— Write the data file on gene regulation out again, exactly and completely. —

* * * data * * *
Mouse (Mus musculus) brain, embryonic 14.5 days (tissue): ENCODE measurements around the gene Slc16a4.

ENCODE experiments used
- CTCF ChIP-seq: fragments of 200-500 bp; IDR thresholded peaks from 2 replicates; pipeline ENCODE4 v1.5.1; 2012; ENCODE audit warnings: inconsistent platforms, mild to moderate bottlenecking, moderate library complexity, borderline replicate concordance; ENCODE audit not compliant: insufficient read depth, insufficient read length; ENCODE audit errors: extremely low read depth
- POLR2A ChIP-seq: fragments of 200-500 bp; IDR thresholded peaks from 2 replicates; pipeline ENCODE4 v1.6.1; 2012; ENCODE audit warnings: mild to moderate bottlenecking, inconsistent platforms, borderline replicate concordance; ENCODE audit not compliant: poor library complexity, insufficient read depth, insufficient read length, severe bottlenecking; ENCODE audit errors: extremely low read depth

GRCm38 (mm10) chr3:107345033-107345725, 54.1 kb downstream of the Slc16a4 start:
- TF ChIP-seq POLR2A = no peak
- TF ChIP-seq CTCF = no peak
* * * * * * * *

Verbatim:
Mouse (Mus musculus) brain, embryonic 14.5 days (tissue): ENCODE measurements around the gene Slc16a4.

ENCODE experiments used
- CTCF ChIP-seq: fragments of 200-500 bp; IDR thresholded peaks from 2 replicates; pipeline ENCODE4 v1.5.1; 2012; ENCODE audit warnings: inconsistent platforms, mild to moderate bottlenecking, moderate library complexity, borderline replicate concordance; ENCODE audit not compliant: insufficient read depth, insufficient read length; ENCODE audit errors: extremely low read depth
- POLR2A ChIP-seq: fragments of 200-500 bp; IDR thresholded peaks from 2 replicates; pipeline ENCODE4 v1.6.1; 2012; ENCODE audit warnings: mild to moderate bottlenecking, inconsistent platforms, borderline replicate concordance; ENCODE audit not compliant: poor library complexity, insufficient read depth, insufficient read length, severe bottlenecking; ENCODE audit errors: extremely low read depth

GRCm38 (mm10) chr3:107345033-107345725, 54.1 kb downstream of the Slc16a4 start:
- TF ChIP-seq POLR2A = no peak
- TF ChIP-seq CTCF = no peak